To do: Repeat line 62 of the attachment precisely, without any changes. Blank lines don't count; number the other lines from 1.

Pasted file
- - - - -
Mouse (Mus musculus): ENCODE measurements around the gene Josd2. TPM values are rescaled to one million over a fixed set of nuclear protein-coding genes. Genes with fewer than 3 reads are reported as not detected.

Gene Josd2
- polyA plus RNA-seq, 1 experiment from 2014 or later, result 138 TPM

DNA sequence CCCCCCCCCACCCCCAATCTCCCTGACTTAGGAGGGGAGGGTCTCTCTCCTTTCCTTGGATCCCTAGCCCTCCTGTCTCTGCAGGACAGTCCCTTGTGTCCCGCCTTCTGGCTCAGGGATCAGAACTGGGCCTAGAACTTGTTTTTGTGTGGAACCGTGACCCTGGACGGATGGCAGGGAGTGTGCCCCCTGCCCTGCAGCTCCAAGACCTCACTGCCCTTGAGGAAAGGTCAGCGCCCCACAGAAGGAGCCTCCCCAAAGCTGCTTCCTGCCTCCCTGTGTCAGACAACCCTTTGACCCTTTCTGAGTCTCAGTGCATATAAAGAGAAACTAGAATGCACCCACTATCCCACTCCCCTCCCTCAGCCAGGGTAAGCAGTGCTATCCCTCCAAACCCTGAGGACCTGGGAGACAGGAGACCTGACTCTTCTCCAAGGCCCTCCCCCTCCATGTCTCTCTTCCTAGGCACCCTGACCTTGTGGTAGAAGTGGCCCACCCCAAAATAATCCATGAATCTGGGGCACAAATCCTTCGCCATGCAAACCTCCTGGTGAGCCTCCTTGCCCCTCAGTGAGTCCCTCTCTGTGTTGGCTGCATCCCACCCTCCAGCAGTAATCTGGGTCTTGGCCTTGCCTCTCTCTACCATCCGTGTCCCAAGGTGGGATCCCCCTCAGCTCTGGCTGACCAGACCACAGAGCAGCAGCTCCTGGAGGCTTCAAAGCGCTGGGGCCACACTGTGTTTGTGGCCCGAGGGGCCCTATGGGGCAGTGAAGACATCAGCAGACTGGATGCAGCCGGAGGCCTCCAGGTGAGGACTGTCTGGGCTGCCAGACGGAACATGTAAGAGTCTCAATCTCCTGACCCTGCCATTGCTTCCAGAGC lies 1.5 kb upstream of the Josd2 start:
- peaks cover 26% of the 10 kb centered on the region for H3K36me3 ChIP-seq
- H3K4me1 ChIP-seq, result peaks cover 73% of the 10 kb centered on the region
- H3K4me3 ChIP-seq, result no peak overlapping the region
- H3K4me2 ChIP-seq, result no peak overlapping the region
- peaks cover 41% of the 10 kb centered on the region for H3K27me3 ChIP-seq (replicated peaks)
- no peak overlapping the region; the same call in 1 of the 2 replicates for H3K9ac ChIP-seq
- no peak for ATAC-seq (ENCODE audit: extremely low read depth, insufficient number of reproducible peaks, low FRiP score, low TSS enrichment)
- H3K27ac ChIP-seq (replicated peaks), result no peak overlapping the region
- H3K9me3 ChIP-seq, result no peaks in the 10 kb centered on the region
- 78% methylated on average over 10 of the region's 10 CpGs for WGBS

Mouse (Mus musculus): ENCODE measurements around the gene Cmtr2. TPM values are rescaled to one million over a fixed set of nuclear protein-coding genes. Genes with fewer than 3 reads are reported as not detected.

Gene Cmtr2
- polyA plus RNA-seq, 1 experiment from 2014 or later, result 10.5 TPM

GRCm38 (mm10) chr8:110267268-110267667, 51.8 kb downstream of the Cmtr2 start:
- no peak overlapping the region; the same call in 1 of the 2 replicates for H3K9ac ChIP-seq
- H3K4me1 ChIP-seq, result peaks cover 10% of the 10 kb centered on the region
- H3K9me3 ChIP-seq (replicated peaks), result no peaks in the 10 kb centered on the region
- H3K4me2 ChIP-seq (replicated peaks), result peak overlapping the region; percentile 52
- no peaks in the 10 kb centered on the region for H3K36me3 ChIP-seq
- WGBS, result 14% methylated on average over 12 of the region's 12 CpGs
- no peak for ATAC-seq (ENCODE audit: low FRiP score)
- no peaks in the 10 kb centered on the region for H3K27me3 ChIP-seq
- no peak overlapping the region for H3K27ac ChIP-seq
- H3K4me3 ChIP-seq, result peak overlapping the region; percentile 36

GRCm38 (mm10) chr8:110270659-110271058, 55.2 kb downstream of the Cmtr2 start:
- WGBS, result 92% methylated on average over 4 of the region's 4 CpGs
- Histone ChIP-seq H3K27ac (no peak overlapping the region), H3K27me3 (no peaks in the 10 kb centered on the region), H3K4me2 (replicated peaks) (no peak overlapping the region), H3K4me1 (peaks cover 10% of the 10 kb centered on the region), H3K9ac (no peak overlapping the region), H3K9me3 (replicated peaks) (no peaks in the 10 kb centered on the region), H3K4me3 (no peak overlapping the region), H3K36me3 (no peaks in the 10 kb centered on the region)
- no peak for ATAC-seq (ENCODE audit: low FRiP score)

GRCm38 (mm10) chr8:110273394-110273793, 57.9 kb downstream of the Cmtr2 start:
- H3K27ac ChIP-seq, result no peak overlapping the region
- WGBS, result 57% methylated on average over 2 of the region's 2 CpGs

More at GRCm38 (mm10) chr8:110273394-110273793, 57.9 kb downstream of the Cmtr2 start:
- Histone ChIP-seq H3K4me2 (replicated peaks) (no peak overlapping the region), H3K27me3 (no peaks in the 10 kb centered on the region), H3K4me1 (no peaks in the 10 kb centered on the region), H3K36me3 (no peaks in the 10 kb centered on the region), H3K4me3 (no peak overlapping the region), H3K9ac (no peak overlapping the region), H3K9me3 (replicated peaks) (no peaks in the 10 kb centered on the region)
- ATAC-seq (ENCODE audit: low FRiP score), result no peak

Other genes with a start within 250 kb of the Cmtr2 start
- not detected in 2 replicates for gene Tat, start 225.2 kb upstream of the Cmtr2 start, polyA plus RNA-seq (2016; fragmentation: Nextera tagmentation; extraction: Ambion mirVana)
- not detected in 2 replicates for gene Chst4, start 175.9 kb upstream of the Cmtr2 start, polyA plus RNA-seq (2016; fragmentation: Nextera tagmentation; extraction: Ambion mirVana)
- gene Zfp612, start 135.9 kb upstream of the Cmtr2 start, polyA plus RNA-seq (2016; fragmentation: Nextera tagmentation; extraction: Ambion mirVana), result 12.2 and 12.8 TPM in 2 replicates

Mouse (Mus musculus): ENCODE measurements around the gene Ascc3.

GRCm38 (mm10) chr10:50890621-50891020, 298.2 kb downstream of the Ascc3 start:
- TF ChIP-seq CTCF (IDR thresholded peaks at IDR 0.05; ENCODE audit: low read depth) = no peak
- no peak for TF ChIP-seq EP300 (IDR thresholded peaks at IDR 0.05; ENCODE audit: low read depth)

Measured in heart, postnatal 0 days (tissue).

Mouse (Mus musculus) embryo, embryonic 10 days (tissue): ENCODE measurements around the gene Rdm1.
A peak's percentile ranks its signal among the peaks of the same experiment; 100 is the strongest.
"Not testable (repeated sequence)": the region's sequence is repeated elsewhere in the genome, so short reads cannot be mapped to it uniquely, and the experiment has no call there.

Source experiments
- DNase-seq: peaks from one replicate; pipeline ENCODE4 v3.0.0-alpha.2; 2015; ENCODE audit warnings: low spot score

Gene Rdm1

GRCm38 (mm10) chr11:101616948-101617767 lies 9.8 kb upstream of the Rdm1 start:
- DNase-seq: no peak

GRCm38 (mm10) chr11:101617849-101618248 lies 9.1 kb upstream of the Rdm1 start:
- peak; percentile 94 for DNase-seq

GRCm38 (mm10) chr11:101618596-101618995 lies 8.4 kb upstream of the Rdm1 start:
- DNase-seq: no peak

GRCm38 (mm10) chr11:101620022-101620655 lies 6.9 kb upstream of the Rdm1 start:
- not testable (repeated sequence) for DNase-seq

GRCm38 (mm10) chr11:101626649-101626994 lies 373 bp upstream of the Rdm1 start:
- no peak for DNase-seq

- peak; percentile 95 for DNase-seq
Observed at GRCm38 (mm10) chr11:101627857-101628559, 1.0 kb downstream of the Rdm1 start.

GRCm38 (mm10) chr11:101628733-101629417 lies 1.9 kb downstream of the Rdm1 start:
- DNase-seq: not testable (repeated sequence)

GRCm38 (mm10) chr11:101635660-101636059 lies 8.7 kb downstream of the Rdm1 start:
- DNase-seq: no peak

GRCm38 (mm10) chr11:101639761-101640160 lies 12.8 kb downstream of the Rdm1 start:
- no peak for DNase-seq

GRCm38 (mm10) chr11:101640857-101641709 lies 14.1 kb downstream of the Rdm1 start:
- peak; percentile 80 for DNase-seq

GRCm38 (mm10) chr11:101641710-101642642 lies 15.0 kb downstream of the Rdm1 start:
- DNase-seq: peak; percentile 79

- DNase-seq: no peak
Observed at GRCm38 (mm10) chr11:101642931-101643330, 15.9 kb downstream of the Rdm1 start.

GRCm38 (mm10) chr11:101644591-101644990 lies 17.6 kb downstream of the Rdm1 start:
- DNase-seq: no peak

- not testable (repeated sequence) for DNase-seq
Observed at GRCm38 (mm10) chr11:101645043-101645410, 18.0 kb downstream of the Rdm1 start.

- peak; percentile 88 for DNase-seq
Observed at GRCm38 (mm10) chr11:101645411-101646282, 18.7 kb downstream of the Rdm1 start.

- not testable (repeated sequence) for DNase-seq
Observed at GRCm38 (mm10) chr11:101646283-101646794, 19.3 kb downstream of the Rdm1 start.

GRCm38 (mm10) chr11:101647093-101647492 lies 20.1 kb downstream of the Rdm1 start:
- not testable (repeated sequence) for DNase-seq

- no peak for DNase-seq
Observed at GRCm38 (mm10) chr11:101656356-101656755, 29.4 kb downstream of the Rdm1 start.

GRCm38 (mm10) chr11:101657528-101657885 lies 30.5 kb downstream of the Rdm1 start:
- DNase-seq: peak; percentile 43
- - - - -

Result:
GRCm38 (mm10) chr11:101626649-101626994 lies 373 bp upstream of the Rdm1 start: